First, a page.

This short overview of NF-κB activation by the Toll pathway in response to microbial infections calls for several comments: (1) the parallels between some developmental regulations and this immune response are remarkable. We now know that Spaetzle is a member of a family of several neurotrophins, some of which (including Spaetzle) have been shown to play neurotrophic functions (Parker et al. 2001; Zhu et al. 2008). Of the five presently established members of the Drosophila neurotrophin-Spaetzle family, and of the nine Tolls, which are functional in flies, apparently only the Spaetzle-Toll couple was recruited to serve an immune function, in addition to its developmental roles; (2) neurotrophins (including Spaetzle) require, like many cytokines and growth factors, proteolytic cleavage to become active ligands. In the embryonic zymogen cascade (not discussed here, but see Moussian and Roth 2005, for instance), a small molecular weight compound initiates the cascade, whereas in the immune response, small bacterial or cell wall components similarly trigger a comparable cascade; (3) as regards the intracytoplasmic signaling cascade, the various players appear mostly identical, but it is obvious that our information here is still fragmentary. For one, the actual Cactus-kinase has not yet been identified and there are reasons to expect that K63 ubiquitination plays a major role in stabilization/scaffolding of the activating intracytoplasmic complexes. Direct phosphorylation has also been proposed to confer transactivating potential to Dorsal, independently of the release from Cactus (Drier et al. 2000). In essence, however, our view remains still superficial and much additional work will be required to fully understand how this pathway functions, both in immunity and development.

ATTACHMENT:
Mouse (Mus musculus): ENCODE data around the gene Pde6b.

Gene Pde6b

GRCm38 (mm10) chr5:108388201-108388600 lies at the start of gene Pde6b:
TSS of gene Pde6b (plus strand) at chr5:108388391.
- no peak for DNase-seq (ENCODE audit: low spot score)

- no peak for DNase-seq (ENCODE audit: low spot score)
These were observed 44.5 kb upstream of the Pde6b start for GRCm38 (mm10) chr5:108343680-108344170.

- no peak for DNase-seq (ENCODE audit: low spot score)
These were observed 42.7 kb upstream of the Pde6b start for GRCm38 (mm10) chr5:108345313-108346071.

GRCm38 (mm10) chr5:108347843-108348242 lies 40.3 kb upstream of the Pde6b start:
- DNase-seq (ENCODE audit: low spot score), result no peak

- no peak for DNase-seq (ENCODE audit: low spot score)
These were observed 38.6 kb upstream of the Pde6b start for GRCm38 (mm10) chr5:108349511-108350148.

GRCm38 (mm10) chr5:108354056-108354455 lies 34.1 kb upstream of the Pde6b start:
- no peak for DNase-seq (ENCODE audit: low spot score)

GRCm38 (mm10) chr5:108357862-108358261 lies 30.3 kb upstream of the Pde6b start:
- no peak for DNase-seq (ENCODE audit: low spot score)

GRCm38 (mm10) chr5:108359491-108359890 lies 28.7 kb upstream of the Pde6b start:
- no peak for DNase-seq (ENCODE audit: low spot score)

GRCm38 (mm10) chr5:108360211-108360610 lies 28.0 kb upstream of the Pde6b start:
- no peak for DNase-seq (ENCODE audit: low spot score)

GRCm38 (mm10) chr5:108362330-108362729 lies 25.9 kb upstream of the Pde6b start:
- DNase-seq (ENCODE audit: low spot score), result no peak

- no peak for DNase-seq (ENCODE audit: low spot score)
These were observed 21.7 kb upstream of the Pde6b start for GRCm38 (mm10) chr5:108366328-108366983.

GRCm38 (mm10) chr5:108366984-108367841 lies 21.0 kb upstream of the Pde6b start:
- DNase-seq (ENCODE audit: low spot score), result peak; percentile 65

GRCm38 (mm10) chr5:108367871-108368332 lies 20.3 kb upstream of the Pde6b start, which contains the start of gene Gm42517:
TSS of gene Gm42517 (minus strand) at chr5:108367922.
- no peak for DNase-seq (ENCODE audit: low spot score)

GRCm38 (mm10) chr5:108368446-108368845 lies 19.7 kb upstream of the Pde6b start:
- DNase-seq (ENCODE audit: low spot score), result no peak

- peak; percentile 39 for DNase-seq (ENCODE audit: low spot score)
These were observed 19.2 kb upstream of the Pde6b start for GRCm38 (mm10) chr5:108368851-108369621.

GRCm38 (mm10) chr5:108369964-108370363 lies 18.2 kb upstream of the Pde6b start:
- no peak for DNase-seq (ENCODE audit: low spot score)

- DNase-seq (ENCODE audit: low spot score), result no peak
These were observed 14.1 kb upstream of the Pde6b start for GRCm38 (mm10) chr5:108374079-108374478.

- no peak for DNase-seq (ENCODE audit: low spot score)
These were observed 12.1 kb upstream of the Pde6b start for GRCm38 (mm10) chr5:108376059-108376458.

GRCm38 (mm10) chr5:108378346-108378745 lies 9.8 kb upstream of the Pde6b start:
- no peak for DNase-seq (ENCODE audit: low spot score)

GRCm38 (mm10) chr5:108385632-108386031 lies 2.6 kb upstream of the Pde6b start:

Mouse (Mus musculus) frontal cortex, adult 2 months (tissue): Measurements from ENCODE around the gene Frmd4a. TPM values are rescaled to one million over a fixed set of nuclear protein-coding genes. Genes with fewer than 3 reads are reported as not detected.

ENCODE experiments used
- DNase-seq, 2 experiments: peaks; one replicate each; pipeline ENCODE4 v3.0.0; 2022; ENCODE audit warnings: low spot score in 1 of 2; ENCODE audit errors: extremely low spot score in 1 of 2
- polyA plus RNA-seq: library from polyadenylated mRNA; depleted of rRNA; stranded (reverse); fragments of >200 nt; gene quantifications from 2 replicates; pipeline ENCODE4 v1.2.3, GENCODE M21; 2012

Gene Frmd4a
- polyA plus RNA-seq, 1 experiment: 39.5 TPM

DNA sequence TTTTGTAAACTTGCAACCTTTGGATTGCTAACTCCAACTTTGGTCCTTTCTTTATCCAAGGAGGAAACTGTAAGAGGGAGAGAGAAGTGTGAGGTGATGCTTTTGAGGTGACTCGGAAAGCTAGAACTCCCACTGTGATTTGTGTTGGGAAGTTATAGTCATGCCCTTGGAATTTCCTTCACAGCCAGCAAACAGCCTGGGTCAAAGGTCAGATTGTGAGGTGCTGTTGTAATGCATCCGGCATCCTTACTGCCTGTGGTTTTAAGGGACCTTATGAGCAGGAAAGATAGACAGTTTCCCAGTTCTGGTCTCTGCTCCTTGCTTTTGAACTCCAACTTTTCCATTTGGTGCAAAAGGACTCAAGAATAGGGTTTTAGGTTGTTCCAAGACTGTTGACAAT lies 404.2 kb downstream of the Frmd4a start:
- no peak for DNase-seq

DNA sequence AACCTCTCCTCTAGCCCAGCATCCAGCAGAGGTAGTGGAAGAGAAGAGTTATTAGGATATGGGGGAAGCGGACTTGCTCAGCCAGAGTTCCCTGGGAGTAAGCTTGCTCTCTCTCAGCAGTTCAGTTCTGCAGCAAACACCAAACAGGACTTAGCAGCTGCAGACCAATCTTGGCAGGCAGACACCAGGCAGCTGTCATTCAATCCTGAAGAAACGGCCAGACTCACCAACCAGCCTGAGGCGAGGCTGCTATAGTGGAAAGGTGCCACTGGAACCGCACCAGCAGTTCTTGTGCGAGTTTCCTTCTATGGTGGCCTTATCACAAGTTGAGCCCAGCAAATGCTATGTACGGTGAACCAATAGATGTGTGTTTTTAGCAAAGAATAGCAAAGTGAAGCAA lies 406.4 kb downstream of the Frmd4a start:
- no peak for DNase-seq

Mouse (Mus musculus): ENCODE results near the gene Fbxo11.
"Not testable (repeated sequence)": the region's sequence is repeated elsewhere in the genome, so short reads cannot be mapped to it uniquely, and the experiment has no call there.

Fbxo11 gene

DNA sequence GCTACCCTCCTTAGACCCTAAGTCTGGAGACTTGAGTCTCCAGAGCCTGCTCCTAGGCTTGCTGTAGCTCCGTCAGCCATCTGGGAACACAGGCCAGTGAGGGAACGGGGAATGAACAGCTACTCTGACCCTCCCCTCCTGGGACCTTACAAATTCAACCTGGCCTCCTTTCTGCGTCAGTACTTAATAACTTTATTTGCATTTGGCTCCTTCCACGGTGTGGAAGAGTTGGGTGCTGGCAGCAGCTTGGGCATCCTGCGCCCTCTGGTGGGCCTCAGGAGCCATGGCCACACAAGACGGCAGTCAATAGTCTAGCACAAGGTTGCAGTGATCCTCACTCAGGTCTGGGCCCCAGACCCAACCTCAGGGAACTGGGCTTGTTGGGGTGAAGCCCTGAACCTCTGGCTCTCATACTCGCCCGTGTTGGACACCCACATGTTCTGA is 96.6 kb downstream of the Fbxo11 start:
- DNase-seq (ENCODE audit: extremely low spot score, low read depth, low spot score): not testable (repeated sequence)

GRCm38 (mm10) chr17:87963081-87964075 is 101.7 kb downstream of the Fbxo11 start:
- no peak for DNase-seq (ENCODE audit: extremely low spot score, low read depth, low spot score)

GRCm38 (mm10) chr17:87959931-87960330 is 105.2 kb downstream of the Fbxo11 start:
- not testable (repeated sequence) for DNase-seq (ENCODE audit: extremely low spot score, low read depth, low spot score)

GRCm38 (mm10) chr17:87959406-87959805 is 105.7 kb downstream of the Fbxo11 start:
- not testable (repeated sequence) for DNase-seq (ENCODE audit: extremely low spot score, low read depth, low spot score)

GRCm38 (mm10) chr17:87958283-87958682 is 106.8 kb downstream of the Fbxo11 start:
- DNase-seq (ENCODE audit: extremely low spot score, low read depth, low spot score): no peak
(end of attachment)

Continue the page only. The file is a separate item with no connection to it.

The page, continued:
Whereas activation of the Toll pathway is initiated by interaction of microbial ligands with circulating proteins, the Imd pathway is triggered on direct interaction of the transmembrane receptor PGRP-LC (Gottar et al. 2002; Choe et al. 2002; Ramet et al. 2002; Choe et al. 2005) with Gram-negative bacterial peptidoglycan (diaminopimelic peptidoglycan-DAP-PGN) (Fig. 3). The 55 kDa PGRP-LC consists of an extracytoplasmic part that harbors the conserved peptidoglycan recognition domain, a short transmembrane domain of 22 amino acids, and an intracytoplasmic signaling domain. The PGRP-LC gene can generate three distinct splice isoforms, giving rise to three types of receptors with identical transmembrane and intracytoplasmic sequences and slightly different exodomains, and referred to as LCa, LCx, and LCy (Werner et al. 2000). It is now understood that PGRP-LCx homodimers sense polymeric DAP-PGN and that LCx-LCa heterodimers detect short PGN end fragments (Kaneko et al. 2004). Such short PGN fragments are released by bacteria during growth and division (for a detailed structural study of the interaction of PGRP-LC isoforms and DAP-PGN, see Chang et al. 2006; Lim et al. 2006). Binding of monomeric and multimeric DAP-PGN to the cognate receptors induces their dimerization or oligomerization and leads to signaling (Mellroth et al. 2005; Chang et al. 2006; Lim et al. 2006).